O'Brien v. XPO Logistics Worldwide, Inc. et al

Filing 66

ORDER by Judge Joseph C. Spero granting 40 Motion to Set Aside Schedule and for Leave to File Amended Complaint and vacating May 26, 2017 motion hearing. (jcslc1S, COURT STAFF) (Filed on 5/22/2017)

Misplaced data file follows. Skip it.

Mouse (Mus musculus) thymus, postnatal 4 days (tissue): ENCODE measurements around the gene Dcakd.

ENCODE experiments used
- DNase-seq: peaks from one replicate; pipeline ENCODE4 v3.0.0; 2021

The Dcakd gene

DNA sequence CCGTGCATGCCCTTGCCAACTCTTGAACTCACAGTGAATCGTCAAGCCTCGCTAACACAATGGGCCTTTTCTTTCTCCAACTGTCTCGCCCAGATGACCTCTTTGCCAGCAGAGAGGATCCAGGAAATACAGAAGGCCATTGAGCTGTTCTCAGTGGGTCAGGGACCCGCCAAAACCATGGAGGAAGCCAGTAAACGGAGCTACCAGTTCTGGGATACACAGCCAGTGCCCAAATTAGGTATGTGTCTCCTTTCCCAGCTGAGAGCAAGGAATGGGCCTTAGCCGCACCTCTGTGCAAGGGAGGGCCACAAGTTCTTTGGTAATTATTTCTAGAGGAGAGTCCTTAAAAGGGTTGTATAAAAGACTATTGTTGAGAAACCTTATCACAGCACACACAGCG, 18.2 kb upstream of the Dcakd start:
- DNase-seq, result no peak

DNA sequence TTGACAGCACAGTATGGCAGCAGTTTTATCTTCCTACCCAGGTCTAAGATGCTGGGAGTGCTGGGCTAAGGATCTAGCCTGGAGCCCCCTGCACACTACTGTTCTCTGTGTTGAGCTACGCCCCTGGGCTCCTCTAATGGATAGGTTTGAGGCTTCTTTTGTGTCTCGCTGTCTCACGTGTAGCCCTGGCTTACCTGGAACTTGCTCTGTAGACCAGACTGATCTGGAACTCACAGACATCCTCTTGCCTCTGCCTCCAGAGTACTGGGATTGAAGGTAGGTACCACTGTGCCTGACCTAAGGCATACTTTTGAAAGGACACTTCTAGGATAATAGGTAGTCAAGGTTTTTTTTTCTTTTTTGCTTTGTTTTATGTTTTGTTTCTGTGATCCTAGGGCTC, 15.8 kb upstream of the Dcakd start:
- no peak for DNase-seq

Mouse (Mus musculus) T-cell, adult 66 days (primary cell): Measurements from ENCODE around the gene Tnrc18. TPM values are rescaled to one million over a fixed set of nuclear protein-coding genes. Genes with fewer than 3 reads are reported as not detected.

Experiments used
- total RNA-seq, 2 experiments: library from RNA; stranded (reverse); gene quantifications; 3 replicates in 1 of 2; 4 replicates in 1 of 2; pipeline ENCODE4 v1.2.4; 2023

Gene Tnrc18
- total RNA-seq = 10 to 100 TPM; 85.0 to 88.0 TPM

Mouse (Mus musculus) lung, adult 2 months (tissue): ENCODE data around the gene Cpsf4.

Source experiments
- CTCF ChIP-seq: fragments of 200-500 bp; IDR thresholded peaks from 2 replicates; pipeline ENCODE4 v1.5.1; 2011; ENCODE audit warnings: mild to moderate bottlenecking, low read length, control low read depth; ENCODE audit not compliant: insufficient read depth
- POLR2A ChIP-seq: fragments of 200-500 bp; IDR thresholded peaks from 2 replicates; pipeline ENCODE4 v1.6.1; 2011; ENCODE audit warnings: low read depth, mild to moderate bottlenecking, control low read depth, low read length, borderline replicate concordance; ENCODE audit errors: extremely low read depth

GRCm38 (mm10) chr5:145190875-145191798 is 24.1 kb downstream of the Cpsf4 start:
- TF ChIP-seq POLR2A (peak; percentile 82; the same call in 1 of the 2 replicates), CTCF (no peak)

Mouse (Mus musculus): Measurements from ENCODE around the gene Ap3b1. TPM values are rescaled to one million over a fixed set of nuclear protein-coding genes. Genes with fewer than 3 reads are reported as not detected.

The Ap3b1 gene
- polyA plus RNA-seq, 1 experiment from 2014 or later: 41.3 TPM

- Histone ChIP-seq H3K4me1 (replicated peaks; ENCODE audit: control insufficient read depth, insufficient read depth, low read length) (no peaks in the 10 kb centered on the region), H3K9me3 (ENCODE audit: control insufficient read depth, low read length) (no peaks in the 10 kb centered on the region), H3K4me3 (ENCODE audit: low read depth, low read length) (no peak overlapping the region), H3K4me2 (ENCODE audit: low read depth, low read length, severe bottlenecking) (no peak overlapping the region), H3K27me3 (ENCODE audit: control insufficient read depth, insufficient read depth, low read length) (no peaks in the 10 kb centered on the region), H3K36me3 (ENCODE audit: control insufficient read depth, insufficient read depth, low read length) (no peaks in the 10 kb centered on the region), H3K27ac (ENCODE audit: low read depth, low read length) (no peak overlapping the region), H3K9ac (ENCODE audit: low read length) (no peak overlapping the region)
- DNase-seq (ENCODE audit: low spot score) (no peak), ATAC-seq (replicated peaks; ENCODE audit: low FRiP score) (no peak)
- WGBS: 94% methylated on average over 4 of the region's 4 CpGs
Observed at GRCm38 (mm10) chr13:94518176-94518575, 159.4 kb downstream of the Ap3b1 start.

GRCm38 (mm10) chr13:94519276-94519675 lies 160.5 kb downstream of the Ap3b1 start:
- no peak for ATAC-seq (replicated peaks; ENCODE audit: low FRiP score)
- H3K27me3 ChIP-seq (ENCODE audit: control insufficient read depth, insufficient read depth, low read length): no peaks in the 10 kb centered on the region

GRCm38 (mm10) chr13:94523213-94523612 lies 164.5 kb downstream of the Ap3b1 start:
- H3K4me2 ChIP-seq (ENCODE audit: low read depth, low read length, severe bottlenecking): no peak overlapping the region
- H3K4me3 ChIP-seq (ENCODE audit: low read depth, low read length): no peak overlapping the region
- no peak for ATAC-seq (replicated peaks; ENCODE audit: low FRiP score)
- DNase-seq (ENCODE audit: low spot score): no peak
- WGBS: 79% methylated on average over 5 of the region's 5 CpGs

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1 2 3 4 UNITED STATES DISTRICT COURT 5 NORTHERN DISTRICT OF CALIFORNIA 6 7 CHRISTOPHER R. O'BRIEN, Case No. 16-cv-03869-JCS Plaintiff, 8 v. 9 10 XPO CNW, INC., Defendant. Re: Dkt. No. 40 11 United States District Court Northern District of California ORDER GRANTING MOTION TO SET ASIDE SCHEDULING ORDER AND FOR LEAVE TO FILE AMENDED COMPLAINT 12 13 I. INTRODUCTION Plaintiff brings a Motion to Set Aside Scheduling Order and for Leave to File Amended 14 15 Complaint based on the discovery of new information and documents that were produced just 16 before the discovery cut-off that support new claims. The Court GRANTS Plaintiff‟s request and 17 vacates the motion hearing that was set, on an expedited schedule, for May 26, 2017 at 9:30 a.m. 18 II. ANALYSIS 19 A. 20 Under Rule 16 of the Federal Rules of Civil Procedure, “[a] schedule may be modified 21 only for good cause and with the judge‟s consent.” Fed. R. Civ. P. 16(b)(4). The good cause 22 inquiry focuses primarily on “the diligence of the party seeking the amendment.” Johnson v. 23 Mammoth Recreations, Inc., 975 F.2d 604, 609 (9th Cir. 1992). “The decision to modify a 24 scheduling order is within the broad discretion of the district court.” Benchmark Young Adult 25 Sch., Inc. v. Launchworks Life Servs., LLC, No. 12-CV-02953-BAS BGS, 2014 WL 3014720, at 26 *2 (S.D. Cal. July 3, 2014) (citing Johnson v. Mammoth Recreations, Inc., 975 F.2d 604, 607–08 27 (9th Cir. 1992)). Where a plaintiff seeks leave to amend its complaint after the deadline to do so 28 has passed, the Court must decide as a threshold matter whether good cause has been established Legal Standard 1 under Rule 16. Once this threshold requirement is satisfied, the Court proceeds to address the 2 question of whether amendment of the complaint is appropriate under Rule 15(a) of the Federal 3 Rules of Civil Procedure. Id. at *3 (“If . . . the movant clears the Rule 16 bar, the Court proceeds 4 to considering the motion [for leave to amend] under the usual standard of Rule 15”) (citation 5 omitted). 6 Pursuant to Rule 15(a), a party may amend a pleading once as a matter of course; 7 subsequently, it may only amend after obtaining leave of the court, or by consent of the adverse 8 party. See Fed.R.Civ.P. 15(a). Rule 15 advises the court that “leave shall be freely given when 9 justice so requires.” Fed.R.Civ.P. 15(a)(2). “[T]his policy is to be applied with extreme liberality.” Owens v. Kaiser Found. Health Plan, Inc., 244 F.3d 708, 712 (9th Cir. 2001). “Courts 11 United States District Court Northern District of California 10 may decline to grant leave to amend only if there is strong evidence of „undue delay, bad faith or 12 dilatory motive on the part of the movant, repeated failure to cure deficiencies by amendments 13 previously allowed, undue prejudice to the opposing party by virtue of allowance of the 14 amendment, [or] futility of amendment, etc.‟” Sonoma County Ass’n of Retired Employees v. 15 Sonoma County, 708 F.3d 1109, 1117 (9th Cir. 2013) (quoting Foman v. Davis, 371 U.S. 178, 16 182 (1962)). These factors are referred to as the “Fomen factors.” Id. The Fomen factors “are 17 not of equal weight in that delay, by itself, is insufficient to justify denial of leave to amend.” 18 DCD Programs, Ltd. v. Leighton, 833 F.2d 183, 186 (9th Cir. 1987) (citations omitted). 19 Prejudice, on the other hand, is the weightiest and most important of the Fomen factors. Sonoma 20 County Ass’n of Retired Employees v. Sonoma County, 708 F.3d at 1117 (citing Eminence 21 Capital, LLC v. Aspeon, Inc., 316 F.3d 1048, 1052 (9th Cir. 2003)). 22 B. 23 The Court finds that Plaintiff‟s request to amend the complaint after the deadline for Discussion 24 amendment has passed is supported by good cause under Rule 16(b) because the request is not a 25 result of any lack of diligence on Plaintiff‟s part. To the contrary, the documents that were 26 recently produced are, on their face, highly significant and should have been produced when the 27 parties informally exchanged documents in October 2016. Plaintiff reasonably believed such 28 significant documents were encompassed by the parties‟ agreement to exchange important 2 1 documents in the case and did not show a lack of diligence in relying on that agreement. 2 Therefore, the Court concludes that Plaintiff‟s request satisfies Rule 16(b)(4). 3 The Court further concludes that leave to amend is in the interest of justice under Rule 4 15(a). In addition to the Court‟s finding that Plaintiff did not engage in any undue delay, the 5 Court concludes Defendants will not suffer significant prejudice as the new claims overlap with 6 the claims already asserted in this action and the delay caused by permitting the amendment is not 7 likely to exceed six months. Defendants‟ reliance on the ages of two important witnesses – 74 8 years and 81 years old – is not sufficient to demonstrate prejudice where Defendants concede that 9 these witnesses are in good health and that they have no reason to believe they will have any 10 United States District Court Northern District of California 11 difficulty appearing at the previously scheduled June trial. Therefore, the Court vacates all dates in this action, including the May 26, 2016 motion 12 hearing, the June 16, 2017 Pretrial Conference, and the trial currently set for June 26-28. 13 The parties shall meet and confer and submit a joint proposed schedule for this case by June 16, 14 2017. A Case Management Conference is set for June 23, 2017 at 2:00 a.m. 15 16 17 18 IT IS SO ORDERED. Dated: May 22, 2017 ______________________________________ JOSEPH C. SPERO Chief Magistrate Judge 19 20 21 22 23 24 25 26 27 28 3